MARINE CORPS AIR STATION CHERRY POINT -- Marines, civilians and retirees raced to the flight line at Cherry Point to participate in the Sports Car Club of America autocross event Saturday and Sunday.
The autocross event takes place four times a year throughout North Carolina. It is customized to promote safety on the road and allows participants a chance to let loose while racing time trials in vehicles ranging from station wagons to sports cars.
Cones are set up throughout the flight line while racers follow a set path, maneuvering around them. This simulates road hazards that can show up unexpectedly.
“This is a really great way to not only learn safe techniques for your vehicle, but to learn about all the different vehicles as well,” said Jen L. Krivohlavy, the Single Marine Program coordinator with Marine Corps Community Services. “Safety is our number one priority here.”
For Krivohlavy, the safety course hits close to home and she recommends that everyone takes the course at least once.
In May of last year, Krivohlavy was on her way back from her first autocross event when a truck that was in front of her dropped three-inch steel plating, sending her vehicle airborne. With little time to react, she was still able to safely maneuver her car with techniques she learned at the event and escape uninjured.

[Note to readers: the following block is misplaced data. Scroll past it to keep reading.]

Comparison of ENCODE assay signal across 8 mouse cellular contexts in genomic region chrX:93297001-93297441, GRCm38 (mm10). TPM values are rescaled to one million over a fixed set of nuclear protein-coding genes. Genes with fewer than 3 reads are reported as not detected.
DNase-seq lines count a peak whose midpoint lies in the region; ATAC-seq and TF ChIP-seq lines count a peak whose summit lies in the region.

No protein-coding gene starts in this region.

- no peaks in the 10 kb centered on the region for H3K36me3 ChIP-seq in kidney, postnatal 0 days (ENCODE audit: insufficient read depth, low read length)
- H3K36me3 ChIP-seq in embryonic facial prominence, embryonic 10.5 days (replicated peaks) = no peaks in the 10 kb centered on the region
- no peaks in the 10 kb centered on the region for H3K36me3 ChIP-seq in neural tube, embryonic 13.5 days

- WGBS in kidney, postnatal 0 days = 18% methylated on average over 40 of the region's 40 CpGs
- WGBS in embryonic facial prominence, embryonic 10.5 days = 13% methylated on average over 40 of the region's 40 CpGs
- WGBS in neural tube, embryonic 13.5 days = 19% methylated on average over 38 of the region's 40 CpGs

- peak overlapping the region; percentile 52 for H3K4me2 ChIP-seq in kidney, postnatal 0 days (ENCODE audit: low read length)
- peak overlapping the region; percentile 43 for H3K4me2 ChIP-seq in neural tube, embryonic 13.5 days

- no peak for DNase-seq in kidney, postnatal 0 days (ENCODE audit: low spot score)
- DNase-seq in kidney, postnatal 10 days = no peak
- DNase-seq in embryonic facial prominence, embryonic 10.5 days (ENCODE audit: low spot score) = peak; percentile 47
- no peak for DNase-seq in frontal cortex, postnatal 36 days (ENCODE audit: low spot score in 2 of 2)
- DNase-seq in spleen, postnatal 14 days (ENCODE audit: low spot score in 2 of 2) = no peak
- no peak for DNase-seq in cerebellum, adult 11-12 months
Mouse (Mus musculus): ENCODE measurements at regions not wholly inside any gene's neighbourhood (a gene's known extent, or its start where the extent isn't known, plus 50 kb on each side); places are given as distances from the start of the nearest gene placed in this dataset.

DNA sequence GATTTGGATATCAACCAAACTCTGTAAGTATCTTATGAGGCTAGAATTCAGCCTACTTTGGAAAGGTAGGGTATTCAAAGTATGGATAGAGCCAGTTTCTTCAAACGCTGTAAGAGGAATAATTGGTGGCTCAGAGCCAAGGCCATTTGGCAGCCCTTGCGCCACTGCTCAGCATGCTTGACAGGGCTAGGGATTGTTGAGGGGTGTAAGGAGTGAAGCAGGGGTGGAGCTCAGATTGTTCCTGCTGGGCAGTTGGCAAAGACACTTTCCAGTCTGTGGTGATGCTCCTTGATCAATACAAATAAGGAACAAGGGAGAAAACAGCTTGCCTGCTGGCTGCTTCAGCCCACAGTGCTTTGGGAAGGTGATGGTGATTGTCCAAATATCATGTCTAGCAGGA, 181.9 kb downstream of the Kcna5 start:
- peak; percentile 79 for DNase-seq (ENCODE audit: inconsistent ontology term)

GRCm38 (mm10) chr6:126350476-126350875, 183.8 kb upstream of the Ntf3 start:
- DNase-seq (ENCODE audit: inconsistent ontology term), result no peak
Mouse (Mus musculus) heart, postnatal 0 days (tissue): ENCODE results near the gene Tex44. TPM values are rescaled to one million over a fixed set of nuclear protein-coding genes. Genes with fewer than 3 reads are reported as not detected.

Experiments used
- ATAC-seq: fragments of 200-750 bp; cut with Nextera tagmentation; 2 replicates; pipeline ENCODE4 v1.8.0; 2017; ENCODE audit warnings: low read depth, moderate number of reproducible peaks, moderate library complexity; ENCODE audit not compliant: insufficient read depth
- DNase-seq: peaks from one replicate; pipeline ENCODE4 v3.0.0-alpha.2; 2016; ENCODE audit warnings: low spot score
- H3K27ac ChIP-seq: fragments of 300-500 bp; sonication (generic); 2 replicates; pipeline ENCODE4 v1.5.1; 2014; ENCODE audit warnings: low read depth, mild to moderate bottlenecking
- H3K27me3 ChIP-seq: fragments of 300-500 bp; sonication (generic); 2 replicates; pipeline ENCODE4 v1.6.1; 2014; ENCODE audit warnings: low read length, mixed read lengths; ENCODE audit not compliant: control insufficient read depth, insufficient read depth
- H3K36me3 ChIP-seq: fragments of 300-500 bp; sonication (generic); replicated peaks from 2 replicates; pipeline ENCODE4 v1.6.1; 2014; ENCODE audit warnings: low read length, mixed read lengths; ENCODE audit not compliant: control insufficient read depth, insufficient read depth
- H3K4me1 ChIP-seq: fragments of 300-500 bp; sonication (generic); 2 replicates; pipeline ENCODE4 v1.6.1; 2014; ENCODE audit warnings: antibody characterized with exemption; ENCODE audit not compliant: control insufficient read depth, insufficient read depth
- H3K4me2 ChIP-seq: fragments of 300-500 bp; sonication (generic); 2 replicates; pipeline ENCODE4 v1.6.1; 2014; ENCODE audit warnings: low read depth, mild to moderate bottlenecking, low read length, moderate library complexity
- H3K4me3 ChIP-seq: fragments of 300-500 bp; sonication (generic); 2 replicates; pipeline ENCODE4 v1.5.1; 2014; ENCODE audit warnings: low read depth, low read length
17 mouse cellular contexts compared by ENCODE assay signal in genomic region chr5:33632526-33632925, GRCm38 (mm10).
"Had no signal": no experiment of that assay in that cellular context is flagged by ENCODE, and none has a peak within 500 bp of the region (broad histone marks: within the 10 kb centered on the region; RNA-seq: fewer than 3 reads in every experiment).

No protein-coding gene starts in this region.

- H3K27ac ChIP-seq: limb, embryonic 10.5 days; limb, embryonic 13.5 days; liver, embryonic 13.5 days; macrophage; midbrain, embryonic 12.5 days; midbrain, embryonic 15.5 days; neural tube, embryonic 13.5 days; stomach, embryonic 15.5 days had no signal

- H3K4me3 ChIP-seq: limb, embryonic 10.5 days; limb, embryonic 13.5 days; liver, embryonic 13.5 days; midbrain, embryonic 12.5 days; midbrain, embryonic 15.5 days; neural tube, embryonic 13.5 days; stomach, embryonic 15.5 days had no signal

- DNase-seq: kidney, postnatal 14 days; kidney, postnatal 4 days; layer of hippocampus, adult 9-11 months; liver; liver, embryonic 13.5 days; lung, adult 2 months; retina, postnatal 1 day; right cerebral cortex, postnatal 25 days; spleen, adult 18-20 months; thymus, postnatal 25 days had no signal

“This course really saved my life,” she said. “It really does prepare you to be safe on the road.”
First-time participants are required to drive with an instructor to familiarize themselves with the course. Afterward, they have the option to drive by themselves.
“I’ve been autocrossing for four years,” said Justin R. Arnette, an instructor with the SCCA. “There really are no words to describe this. One of the reasons we keep doing this is because it’s fun and exhilarating.”
First-time participant Sgt. Sungmin Ahn agrees with Arnette about the feeling of being out on the course.
“It’s a rush when you are out there,” said the powerline mechanic with Marine Tactical Electronic Warfare Training Squadron 1. “There really is no way to describe it unless you are out there for yourself.”